Near Finsbury Square, a trendy club dining room that welcomes outsiders for lunch and dinner, and makes a congenial place for a friends’ rendezvous; the food has no great ambitions, but it is competently realised, and complemented by an interesting range of New World wines.
e don’t usually review clubs, but this one opens its dining room to non-residents for lunch and dinner, so we thought we ought to check it out.
Even if you know that a club lets in the plebs, such as us, there’s always a little frisson on entering what’s theoretically a private space, and the East Room is no exception. It has the perfect combination of being both handy (just north of Finsbury Square) and discreet. If you weren’t armed with the address, you’d never guess it was there at all.
You don’t feel excluded as a non-member, and the staff are certainly welcoming. It perhaps helps that the lunch crowd is neither obviously Shoreditch-artified nor particularly Cityish. You can fit into either category, or neither, and no one‘s really going to notice.
The dining room, on an upper floor, is a sort of 60s/70s mismatch of the type which so often seems to figure in Wallpaper* (or at least did the last time we looked at a copy). It’s a congenial, if tightly packed, space whose star feature is a charming and very unexpected terrace. The room itself is dominated by a large bar.
Drink, in clubby style, is a large part of the operation here, and it‘s done well. A Virgin Mary, for example, was exemplary, and there’s a wide range of wines, pretty much exclusively New World. The wine list – presented as a matrix, by grape and price – is rather unconventional, or you can sample (quite pricey) novelties by the glass from one of those fancy machines which keep the oxygen out. Our Brazilian red slipped down very nicely.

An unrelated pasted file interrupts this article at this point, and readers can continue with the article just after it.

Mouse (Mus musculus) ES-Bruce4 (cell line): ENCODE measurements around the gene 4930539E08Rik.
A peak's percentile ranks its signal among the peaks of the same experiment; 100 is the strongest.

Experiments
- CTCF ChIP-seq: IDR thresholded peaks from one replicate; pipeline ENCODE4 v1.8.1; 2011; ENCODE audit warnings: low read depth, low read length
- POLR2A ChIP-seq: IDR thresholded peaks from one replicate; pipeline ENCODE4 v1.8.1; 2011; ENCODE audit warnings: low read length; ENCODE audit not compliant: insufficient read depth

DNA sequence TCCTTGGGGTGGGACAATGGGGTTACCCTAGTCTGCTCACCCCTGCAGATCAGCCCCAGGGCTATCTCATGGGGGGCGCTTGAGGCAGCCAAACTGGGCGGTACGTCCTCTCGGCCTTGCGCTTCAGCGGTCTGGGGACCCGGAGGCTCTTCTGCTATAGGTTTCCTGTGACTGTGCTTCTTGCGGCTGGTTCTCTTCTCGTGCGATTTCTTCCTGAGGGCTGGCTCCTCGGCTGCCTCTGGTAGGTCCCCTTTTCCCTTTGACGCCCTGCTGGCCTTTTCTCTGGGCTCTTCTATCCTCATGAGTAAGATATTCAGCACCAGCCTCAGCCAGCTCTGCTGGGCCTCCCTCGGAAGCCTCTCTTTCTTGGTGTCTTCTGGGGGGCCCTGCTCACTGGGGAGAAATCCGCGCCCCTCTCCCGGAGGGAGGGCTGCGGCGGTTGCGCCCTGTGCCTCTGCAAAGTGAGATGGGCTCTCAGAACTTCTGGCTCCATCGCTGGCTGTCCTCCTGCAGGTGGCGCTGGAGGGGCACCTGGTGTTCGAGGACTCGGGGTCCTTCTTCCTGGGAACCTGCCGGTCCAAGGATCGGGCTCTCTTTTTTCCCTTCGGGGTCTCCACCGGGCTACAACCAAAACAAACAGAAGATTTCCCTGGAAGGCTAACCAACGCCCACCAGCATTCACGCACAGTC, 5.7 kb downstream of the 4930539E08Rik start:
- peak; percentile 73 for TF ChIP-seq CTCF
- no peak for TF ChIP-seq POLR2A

The food is good, without in any way being remarkable. For economy, you might choose from the buffet, which looked like you might find at a well-organised thirtysomething private birthday party.
The food direct from the kitchen is a bit more ambitious, but again often a bit private-festivity-like – not especially demanding, but enjoyable nonetheless. In this category came the likes of a vegetable curry, some roast figs and a rather sloppy (in the structural sense) cheesecake. Scallop ceviche – perhaps the sort of thing you’d only tend to find at at a more sophisticated sort of party – was pretty good. There’s also more solid meaty fare, which we didn’t sample.
All-in-all, then, a jolly place for a mates’ get-together. Informal and tightly-packed as it is, however, it struck us as less of a ‘natural’ for a business tête-à-tête than we’d thought it might be.